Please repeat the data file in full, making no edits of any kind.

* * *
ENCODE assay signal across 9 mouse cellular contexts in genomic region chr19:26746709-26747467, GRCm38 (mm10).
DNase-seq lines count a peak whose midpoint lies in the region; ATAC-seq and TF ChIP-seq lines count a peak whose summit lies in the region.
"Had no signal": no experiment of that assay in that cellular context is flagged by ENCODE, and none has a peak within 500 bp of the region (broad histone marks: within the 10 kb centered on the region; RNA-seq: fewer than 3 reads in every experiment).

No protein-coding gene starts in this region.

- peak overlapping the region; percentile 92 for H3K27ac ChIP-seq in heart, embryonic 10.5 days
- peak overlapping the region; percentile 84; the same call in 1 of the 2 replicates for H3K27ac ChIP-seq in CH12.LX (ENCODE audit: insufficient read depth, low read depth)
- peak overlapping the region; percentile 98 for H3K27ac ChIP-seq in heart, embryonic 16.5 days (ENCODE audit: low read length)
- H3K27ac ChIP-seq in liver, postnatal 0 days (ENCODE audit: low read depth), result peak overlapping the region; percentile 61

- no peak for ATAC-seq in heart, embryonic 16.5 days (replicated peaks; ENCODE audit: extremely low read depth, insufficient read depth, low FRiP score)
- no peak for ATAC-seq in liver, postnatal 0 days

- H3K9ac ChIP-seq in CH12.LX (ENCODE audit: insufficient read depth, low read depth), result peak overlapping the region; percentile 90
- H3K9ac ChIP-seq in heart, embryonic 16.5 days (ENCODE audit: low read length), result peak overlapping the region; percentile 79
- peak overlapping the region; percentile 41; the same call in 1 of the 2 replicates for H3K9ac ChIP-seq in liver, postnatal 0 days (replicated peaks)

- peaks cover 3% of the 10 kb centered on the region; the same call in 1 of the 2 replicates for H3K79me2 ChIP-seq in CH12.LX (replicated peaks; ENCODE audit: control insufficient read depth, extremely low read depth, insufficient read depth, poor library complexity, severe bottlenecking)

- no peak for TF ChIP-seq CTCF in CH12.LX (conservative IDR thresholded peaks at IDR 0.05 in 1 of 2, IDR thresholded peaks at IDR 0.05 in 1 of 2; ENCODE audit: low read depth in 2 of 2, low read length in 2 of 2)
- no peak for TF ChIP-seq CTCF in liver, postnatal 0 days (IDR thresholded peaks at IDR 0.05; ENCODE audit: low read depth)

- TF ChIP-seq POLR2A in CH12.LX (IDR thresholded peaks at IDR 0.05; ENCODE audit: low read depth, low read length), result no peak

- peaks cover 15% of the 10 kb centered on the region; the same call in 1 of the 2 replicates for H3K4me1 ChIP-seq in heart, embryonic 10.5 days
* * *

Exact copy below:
ENCODE assay signal across 9 mouse cellular contexts in genomic region chr19:26746709-26747467, GRCm38 (mm10).
DNase-seq lines count a peak whose midpoint lies in the region; ATAC-seq and TF ChIP-seq lines count a peak whose summit lies in the region.
"Had no signal": no experiment of that assay in that cellular context is flagged by ENCODE, and none has a peak within 500 bp of the region (broad histone marks: within the 10 kb centered on the region; RNA-seq: fewer than 3 reads in every experiment).

No protein-coding gene starts in this region.

- peak overlapping the region; percentile 92 for H3K27ac ChIP-seq in heart, embryonic 10.5 days
- peak overlapping the region; percentile 84; the same call in 1 of the 2 replicates for H3K27ac ChIP-seq in CH12.LX (ENCODE audit: insufficient read depth, low read depth)
- peak overlapping the region; percentile 98 for H3K27ac ChIP-seq in heart, embryonic 16.5 days (ENCODE audit: low read length)
- H3K27ac ChIP-seq in liver, postnatal 0 days (ENCODE audit: low read depth), result peak overlapping the region; percentile 61

- no peak for ATAC-seq in heart, embryonic 16.5 days (replicated peaks; ENCODE audit: extremely low read depth, insufficient read depth, low FRiP score)
- no peak for ATAC-seq in liver, postnatal 0 days

- H3K9ac ChIP-seq in CH12.LX (ENCODE audit: insufficient read depth, low read depth), result peak overlapping the region; percentile 90
- H3K9ac ChIP-seq in heart, embryonic 16.5 days (ENCODE audit: low read length), result peak overlapping the region; percentile 79
- peak overlapping the region; percentile 41; the same call in 1 of the 2 replicates for H3K9ac ChIP-seq in liver, postnatal 0 days (replicated peaks)

- peaks cover 3% of the 10 kb centered on the region; the same call in 1 of the 2 replicates for H3K79me2 ChIP-seq in CH12.LX (replicated peaks; ENCODE audit: control insufficient read depth, extremely low read depth, insufficient read depth, poor library complexity, severe bottlenecking)

- no peak for TF ChIP-seq CTCF in CH12.LX (conservative IDR thresholded peaks at IDR 0.05 in 1 of 2, IDR thresholded peaks at IDR 0.05 in 1 of 2; ENCODE audit: low read depth in 2 of 2, low read length in 2 of 2)
- no peak for TF ChIP-seq CTCF in liver, postnatal 0 days (IDR thresholded peaks at IDR 0.05; ENCODE audit: low read depth)

- TF ChIP-seq POLR2A in CH12.LX (IDR thresholded peaks at IDR 0.05; ENCODE audit: low read depth, low read length), result no peak

- peaks cover 15% of the 10 kb centered on the region; the same call in 1 of the 2 replicates for H3K4me1 ChIP-seq in heart, embryonic 10.5 days